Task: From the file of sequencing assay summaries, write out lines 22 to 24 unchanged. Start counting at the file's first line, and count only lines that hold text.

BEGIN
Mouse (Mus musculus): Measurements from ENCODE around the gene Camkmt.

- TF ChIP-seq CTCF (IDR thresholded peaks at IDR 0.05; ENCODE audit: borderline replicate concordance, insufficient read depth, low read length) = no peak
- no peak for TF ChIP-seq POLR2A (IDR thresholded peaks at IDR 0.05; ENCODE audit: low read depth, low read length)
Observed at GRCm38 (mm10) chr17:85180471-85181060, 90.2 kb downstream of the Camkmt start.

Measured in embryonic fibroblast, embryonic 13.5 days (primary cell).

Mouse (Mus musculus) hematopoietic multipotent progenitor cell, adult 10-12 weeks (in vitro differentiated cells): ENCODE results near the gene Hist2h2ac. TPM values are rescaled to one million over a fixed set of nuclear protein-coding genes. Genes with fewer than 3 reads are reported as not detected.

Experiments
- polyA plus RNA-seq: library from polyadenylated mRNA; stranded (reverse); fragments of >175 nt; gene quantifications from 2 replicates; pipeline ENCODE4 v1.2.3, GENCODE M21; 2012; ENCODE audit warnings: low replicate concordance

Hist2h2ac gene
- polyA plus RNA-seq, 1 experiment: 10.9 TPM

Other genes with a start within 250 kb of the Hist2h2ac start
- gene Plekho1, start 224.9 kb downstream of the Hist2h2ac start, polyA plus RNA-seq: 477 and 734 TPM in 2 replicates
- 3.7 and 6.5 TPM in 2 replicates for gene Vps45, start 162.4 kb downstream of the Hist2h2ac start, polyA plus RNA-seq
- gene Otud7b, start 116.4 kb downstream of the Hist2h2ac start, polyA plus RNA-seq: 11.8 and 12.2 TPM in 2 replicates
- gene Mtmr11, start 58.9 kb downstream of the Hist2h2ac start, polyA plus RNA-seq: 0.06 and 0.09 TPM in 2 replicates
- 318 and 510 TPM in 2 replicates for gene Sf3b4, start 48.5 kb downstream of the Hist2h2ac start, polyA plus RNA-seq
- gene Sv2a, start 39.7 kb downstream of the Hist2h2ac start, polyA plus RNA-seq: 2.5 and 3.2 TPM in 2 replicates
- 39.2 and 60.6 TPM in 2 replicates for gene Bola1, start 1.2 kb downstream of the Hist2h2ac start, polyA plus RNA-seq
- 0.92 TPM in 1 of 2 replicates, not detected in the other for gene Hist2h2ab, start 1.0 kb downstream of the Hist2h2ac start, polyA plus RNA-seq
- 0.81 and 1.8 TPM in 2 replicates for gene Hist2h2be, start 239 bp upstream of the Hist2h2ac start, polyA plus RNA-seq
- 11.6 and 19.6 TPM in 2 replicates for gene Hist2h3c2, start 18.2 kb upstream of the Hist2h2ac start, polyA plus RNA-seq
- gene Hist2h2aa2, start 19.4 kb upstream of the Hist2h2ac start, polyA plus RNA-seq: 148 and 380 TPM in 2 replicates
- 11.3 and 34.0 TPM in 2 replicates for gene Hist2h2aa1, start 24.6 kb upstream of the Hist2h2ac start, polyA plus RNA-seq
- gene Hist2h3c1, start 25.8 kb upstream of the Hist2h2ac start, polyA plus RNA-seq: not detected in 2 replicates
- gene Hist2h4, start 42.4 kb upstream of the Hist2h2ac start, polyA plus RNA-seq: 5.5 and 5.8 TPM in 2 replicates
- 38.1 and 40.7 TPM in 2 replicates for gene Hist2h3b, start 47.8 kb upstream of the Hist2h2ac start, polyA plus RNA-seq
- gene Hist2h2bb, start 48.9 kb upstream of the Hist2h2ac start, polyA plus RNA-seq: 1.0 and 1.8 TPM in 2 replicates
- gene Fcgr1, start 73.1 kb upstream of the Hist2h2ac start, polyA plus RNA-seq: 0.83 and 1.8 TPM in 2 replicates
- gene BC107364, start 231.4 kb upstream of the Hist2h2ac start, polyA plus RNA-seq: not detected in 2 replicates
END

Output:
- gene Hist2h2aa2, start 19.4 kb upstream of the Hist2h2ac start, polyA plus RNA-seq: 148 and 380 TPM in 2 replicates
- 11.3 and 34.0 TPM in 2 replicates for gene Hist2h2aa1, start 24.6 kb upstream of the Hist2h2ac start, polyA plus RNA-seq
- gene Hist2h3c1, start 25.8 kb upstream of the Hist2h2ac start, polyA plus RNA-seq: not detected in 2 replicates